Such people are more likely to be mentally disturbed, even psychotic, with garbled explanations why they need to play the role of executioner.

The main reason prostitutes get killed is probably because they are uniquely vulnerable, which means that their killers may have a better chance of escaping justice. There aren’t many people who will agree to meet with you in a private place, not telling anyone where they’re going, not expecting to know your name or identity, and keeping no record of the meeting.

They’re like runaways and street people, in the sense that nobody will miss them if they disappear. These are marginalized people who tend to steer clear of the police and their disappearance is therefore unlikely to be reported. When Joel Rifkin confessed to killing 17 prostitutes around New York from 1989 to 1993, not one of them had ever been reported missing.

They’re the ideal victim, and this attracts predators.  Working girls don’t want to attract attention and rarely report crimes committed against them, or, for that matter, the disappearance of a colleague. They trust to their instincts in choosing whether to go with a client, though such instincts aren’t infallible.

If they’re prepared to engage in sadomasochistic activities, they may allow themselves to be tied up or otherwise rendered helpless. The relationship between sexual activity and murder varies: some killers may attack the woman after they have had sex, or during sex, and some may prefer to have sex after killing them.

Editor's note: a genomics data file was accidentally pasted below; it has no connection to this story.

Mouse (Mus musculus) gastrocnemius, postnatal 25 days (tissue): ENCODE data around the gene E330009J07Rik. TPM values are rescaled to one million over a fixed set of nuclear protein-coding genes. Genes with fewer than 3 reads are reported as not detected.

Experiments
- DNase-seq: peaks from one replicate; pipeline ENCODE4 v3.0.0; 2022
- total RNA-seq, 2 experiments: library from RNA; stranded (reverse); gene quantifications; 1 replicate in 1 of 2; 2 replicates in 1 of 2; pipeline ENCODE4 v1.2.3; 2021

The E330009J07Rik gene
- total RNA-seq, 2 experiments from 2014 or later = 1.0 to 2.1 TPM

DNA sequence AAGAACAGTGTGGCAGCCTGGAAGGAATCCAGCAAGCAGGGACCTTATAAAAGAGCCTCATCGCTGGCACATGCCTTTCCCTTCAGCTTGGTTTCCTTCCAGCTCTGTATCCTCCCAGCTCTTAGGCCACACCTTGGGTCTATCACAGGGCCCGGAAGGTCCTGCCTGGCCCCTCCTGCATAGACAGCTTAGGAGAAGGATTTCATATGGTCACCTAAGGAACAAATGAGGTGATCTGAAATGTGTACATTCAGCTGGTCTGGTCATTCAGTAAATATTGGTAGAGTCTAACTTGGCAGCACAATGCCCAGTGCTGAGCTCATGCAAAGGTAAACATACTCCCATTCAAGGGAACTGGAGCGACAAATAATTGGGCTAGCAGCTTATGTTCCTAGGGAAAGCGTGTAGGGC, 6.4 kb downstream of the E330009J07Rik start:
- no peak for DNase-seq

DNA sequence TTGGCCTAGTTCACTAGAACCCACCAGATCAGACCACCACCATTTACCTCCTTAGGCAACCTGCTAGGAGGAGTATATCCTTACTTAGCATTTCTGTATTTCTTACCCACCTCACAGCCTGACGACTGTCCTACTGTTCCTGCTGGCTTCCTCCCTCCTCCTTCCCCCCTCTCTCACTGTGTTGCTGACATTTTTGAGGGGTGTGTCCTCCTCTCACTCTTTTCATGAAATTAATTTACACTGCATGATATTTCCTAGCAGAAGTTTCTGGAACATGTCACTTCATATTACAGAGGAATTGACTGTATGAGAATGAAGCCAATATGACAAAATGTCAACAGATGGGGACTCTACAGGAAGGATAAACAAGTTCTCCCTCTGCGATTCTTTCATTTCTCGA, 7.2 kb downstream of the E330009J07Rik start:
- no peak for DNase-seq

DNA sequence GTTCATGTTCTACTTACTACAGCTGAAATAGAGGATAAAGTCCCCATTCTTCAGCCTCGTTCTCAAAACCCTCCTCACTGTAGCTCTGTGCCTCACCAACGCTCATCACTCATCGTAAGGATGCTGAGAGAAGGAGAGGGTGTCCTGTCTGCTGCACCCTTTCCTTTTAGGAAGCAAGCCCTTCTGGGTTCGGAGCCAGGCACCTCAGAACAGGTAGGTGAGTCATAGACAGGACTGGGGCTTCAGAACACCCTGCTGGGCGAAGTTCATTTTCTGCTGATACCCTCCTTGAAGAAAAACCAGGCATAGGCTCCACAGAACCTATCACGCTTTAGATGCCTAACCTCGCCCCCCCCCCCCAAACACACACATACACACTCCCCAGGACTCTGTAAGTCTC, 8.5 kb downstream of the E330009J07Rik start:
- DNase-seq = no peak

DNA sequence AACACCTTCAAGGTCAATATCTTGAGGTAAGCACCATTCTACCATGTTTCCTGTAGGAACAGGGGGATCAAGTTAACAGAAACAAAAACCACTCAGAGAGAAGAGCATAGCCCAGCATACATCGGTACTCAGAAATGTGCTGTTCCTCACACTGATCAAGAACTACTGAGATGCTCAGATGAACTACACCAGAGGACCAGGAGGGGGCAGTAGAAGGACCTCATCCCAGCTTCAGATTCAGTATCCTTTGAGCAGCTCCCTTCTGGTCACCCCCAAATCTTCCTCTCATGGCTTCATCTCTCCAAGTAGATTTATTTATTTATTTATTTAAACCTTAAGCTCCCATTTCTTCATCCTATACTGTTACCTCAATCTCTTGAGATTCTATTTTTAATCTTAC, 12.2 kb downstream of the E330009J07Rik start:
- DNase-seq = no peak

And here’s another article I dug up:

In his article “Prostitute Homicides,” C. Gabrielle Salfati, et al., projects that prostitutes may be up to 120 times more likely to be victims of homicide than women not working in the field. Law enforcement doesn’t seem over eager to get to the bottom of these homicides either if statistics are to be believed. According to an abstract submitted by Michele Decker in her “Prostitution-related Homicides” nearly 2 to 1, non domestic homicides of this type result in no arrest, or the identifying of the perpetrator. Solving prostitute homicides presents all sorts of unique problems.

If these statistics are to be believed, the friend I spoke to last Saturday night was not pulling his ideas out of the air.  His hunch that Patty Vance’s case might not have gotten the attention it deserved perhaps is supported by what Decker’s research revealed.  (How would one measure a detective’s bias on the matter?)

Obviously, it’s not necessarily true that Patty Vance’s case was given short shrift by the San Francisco Police Department.  In fact, the first detective I spoke to said Patty Vance’s file was 8 inches thick.  The statistics in this article only support the idea that it was much more likely — twice as likely — that her case would not solved.

My young friend.  She was alive one minute, a statistic the next.